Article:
Tuesday, November 16, 2010
First published: 2010
The Blurb: Disgusted with his long, bloodthirsty existence, Jon Sharpay discovers a fresh challenge—the last living descendent of the arch-enemy who nearly destroyed him a century ago. He travels from New York City to Princeton University to hunt down Kat Van Braam, a curator at the university’s art museum.
But Sharpay is also being hunted, by two men: one determined to avenge the death of his pregnant young wife, the other a foreign agent out to recruit Sharpay’s paranormal skills for an international crime organization.
When Sharpay meets the brilliant and beautiful Kat, his plans for her expand beyond mere revenge. Kat is also drawn to “Dr. Sharpay,” the mysterious Eastern European scholar, until she learns his true nature and identity. She fights his enslavement of her will and vows to succeed where her ancestor failed—to keep this creature from ever harming anyone else.
But will Kat be undone by her own “Sympathy for the Devil”?
The Review: One Blood is a bit of an odd fish, with an entirely familiar but rebadged background and some interesting lore. You see, the background is Dracula…
Imagine a world in which a book regarding a vampire was written by the hunter, Elias Van Braam – in other words Van Helsing – who led a band to try and destroy a vampire who, when human, was a voivode known for his terrible cruelty. Imagine the book was taken as fiction by most of the world and the character became a major iconic figure.
This wasn’t necessarily a bad way to build the background, and by changing the name – Sharpay is a pseudonym meaning serpent – the author almost avoided the baggage associated with using Stoker’s creation. Of course we recognise the character but I liked the main lore change. You see as much as Van Braam came close to destroying Sharpay he also got lore wrong. He assumed the strike into the heart and neck killed the vampire, when he simply dissolved into dust (as a cunning disguise) and floated off. That isn't an original concept, it has been mooted as an idea before. However, the actual lore change I liked was that he does not feed on blood, but life energy – it is just that blood is the perfect medium through which to channel that energy. It is possible, therefore, with the right donor for him to achieve a stasis where the two perpetuate each other - the human as positive and the vampire as negative.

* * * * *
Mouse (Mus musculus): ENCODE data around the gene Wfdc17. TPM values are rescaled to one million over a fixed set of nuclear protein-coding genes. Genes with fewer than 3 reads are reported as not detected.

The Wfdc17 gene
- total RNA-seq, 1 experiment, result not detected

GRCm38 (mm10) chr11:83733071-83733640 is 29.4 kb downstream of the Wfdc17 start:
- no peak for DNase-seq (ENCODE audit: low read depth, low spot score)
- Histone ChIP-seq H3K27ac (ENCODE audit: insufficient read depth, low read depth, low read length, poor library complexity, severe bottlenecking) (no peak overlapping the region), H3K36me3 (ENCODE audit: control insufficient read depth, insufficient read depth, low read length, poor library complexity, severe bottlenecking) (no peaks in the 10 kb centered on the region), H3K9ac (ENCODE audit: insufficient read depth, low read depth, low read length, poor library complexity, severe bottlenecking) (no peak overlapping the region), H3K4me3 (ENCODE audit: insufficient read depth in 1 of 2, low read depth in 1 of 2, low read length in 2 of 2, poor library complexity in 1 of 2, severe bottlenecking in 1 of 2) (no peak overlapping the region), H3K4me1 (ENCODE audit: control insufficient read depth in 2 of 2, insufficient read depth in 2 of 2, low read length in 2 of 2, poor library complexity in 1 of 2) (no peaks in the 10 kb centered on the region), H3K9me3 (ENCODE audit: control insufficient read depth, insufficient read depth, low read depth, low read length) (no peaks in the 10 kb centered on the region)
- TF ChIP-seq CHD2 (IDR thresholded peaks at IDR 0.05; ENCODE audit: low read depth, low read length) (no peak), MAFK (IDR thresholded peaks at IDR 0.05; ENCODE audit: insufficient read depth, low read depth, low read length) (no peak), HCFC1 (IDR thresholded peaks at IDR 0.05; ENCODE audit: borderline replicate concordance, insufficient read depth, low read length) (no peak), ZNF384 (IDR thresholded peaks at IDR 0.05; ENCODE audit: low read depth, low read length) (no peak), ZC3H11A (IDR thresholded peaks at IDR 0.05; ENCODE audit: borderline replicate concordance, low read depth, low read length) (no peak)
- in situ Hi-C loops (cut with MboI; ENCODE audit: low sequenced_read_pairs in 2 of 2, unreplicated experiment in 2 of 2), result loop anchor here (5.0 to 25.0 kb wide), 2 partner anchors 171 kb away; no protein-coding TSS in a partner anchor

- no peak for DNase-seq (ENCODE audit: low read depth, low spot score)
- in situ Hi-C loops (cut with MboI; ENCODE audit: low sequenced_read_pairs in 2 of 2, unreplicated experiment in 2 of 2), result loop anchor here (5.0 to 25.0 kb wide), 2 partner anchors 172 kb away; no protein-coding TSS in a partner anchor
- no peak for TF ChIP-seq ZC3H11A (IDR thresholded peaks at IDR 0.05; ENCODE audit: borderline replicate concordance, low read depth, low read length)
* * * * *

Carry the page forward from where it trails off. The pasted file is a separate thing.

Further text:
When someone is being fed on, if they should bleed out through an accident they will turn. This can be avoided if he had released them by removing the psychic connection before they died. In Van Braam's day he released the woman he was connected to (Mina) to fool his attackers into believing he was dead. However there is an incongruity here as he takes great pains to ensure another does not taste of his blood – why is not actually explained but one suspects that it would make the relationship more permanent and yet… didn’t Mina drink of his blood? Of course one could argue that such an act did not happen in this universe and yet knowing Dracula makes it impossible not to think it, especially as the cover bore a noticable resemblance Dacre Stoker and Ian Holm's 'sequel' to Dracula, Dracula the Un-Dead, and so suggested a brand.
All that said, I have no real problems with authors making sequels to Dracula, generally, even when the original is not mentioned. The main issue I had with the book was that I felt it couldn’t make up its mind as to whether it wanted to be a book of supernatural espionage with a dose of horror or an urban romance. Certainly the two main characters seem far too perfect, something I suspect is born of the romance aspect, and the evolution of Sharpay into a tortured being who wants to do good in the world despite his condition’s making a necessity of a parasitic lifestyle sat ill at ease for me.
That is not to say that I disliked the book. It kept me reading, certainly, and I would certainly read other books by Watkins. However, I wasn’t too sure with regards the character direction in this book. Others, I am sure, will have less of a problem with the more romance orientated aspects. 5 out of 10.